Introverted, shy, socially reserved -- whatever you call it, there are certain personality traits that lead you to function differently than the status quo. While some gain energy from socializing and listening to others, you might find yourself exhausted by social activity if you're an introvert. You also might have a hard time in a job that requires you to play an outgoing, bold role in certain social settings. Learn about some career paths that suit even the most introverted soul.
What's an Introvert?
According to Katherine Brookes, Ph.D., at "Psychology Today," about 25 percent of adults are introverts. She explains that while not all introverts are the same, a key common denominator is the desire to be alone. This may be caused by the dominant everyday environments where socializing is expected. Think about it: even when you enter a restaurant, you're expected to engage in light banter with the host or hostess, the wait staff and sometimes even other diners. Introverts find themselves seeking some time and a space to process thoughts without social interaction.
Top Career Styles
Knowing that you may lose energy dealing with people all day long, try to find a career where socializing is limited and analyzing and creating is increased. Highly social careers like public relations, event planning, and teaching might not be for you. Think about careers that require space to analyze and work with projects, not people. This way, you can save your social energy for your close friends and family outside of work.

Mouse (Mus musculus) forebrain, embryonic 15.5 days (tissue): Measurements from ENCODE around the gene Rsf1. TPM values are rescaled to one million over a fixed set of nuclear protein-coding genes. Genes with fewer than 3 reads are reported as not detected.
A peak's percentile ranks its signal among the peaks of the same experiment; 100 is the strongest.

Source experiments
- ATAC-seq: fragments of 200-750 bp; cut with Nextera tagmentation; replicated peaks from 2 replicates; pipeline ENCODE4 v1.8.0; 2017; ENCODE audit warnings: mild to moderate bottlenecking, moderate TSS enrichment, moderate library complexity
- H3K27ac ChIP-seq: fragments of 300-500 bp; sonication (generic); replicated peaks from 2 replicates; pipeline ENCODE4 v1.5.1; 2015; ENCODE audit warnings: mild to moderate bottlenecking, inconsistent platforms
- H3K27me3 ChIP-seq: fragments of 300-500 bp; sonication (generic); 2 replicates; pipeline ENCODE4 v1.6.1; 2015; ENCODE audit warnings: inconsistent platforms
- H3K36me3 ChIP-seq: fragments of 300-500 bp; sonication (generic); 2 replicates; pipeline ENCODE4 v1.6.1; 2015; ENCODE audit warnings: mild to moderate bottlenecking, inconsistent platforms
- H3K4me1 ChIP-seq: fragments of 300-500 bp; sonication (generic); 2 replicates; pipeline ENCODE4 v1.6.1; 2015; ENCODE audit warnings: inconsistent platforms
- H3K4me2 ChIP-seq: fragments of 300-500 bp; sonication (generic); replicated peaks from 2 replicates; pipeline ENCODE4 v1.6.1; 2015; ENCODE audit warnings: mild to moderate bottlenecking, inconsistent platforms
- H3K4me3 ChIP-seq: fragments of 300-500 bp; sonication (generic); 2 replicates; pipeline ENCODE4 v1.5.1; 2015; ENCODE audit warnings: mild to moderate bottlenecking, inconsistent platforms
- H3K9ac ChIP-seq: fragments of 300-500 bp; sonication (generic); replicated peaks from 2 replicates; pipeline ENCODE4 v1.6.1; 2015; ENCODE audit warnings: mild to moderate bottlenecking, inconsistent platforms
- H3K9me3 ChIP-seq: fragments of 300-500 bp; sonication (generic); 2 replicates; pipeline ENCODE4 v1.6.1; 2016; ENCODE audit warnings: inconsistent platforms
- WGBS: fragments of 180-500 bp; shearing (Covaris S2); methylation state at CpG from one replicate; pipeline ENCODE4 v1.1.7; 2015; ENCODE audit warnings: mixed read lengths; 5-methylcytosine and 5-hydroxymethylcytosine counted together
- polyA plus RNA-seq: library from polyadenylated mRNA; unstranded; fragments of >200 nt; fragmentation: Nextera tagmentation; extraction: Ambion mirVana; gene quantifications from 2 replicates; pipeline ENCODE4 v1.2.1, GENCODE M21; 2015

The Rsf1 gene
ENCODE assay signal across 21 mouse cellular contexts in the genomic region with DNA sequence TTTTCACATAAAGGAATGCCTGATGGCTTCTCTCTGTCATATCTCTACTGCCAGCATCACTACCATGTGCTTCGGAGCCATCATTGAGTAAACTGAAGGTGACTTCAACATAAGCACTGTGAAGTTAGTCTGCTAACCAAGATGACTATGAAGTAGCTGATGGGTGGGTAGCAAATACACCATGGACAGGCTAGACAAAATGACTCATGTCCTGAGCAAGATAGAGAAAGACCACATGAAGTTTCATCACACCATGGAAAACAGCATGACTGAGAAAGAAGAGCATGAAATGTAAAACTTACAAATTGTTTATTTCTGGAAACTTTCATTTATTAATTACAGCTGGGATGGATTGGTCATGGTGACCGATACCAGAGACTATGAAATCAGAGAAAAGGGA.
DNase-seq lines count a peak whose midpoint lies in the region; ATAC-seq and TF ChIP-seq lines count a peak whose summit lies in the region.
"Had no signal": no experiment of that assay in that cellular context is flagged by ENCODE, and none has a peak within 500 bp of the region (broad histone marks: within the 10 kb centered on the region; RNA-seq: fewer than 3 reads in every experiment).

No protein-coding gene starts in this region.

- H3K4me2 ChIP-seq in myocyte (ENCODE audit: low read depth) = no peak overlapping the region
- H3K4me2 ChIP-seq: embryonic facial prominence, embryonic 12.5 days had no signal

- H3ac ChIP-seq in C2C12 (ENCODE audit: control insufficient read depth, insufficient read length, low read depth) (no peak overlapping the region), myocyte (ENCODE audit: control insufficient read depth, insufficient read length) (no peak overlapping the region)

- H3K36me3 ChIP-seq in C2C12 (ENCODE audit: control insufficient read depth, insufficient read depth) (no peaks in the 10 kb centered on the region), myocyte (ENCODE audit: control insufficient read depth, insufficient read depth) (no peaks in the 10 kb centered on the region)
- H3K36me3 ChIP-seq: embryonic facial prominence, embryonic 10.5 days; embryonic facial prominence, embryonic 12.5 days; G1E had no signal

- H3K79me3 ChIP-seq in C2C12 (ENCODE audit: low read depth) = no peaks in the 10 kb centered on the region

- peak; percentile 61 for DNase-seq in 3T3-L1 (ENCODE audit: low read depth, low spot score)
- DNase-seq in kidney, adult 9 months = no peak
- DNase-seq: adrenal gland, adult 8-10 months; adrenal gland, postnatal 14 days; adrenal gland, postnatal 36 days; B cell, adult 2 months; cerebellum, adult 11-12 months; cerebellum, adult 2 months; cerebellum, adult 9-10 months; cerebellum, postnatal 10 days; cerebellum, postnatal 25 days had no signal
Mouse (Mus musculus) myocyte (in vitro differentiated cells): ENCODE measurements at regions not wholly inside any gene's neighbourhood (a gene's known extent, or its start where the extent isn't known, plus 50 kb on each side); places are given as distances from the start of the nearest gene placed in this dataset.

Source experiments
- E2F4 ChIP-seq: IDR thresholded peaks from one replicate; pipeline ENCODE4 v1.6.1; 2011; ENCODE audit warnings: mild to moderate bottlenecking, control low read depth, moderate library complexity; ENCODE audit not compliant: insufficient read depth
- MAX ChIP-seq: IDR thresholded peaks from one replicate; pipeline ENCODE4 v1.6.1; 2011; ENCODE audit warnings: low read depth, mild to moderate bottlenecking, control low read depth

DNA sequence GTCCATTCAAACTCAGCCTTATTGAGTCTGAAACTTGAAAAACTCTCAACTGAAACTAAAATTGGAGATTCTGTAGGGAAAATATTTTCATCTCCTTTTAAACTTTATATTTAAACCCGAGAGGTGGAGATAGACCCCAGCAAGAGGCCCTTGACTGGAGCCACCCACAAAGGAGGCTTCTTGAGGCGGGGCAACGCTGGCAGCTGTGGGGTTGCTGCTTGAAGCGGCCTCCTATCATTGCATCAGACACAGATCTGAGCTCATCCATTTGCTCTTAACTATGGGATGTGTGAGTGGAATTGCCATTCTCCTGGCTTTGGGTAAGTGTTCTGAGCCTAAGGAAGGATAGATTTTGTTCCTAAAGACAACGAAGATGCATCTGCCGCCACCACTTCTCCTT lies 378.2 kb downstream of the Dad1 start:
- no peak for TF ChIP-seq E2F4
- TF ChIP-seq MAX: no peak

Top Job Titles
According to "The Washington Post," the best jobs for introverts are computer systems engineer, computer analyst, network analyst, accountant and auditor, lawyer, financial analyst, personal financial adviser, market research analyst and medical analyst. Notice a trend here? Analysts work with numbers, data and patterns, and compile reports. These jobs require sharp writing and critical thinking skills, but very little social and public relations skills.
Top Paying Jobs
According to "The Washington Post," the top paying jobs most suitable for introverts are astronomer, lawyer, physicist, aerospace or computer engineer, political scientist, computer systems engineer, actuary, and atmospheric and space scientist. Note that these high-paying positions require high levels of education and most require a degree beyond a bachelor's. The good news is that if you're truly introverted, you won't mind diving into a higher degree and analytical job.
Jan Archer holds a Bachelor of Arts in political science and a master's degree in creative writing. Roth has written trade books for Books-a-Million and has published articles on green living, wellness and education topics. She taught business writing, literature, creative writing and English composition at the college level for five years.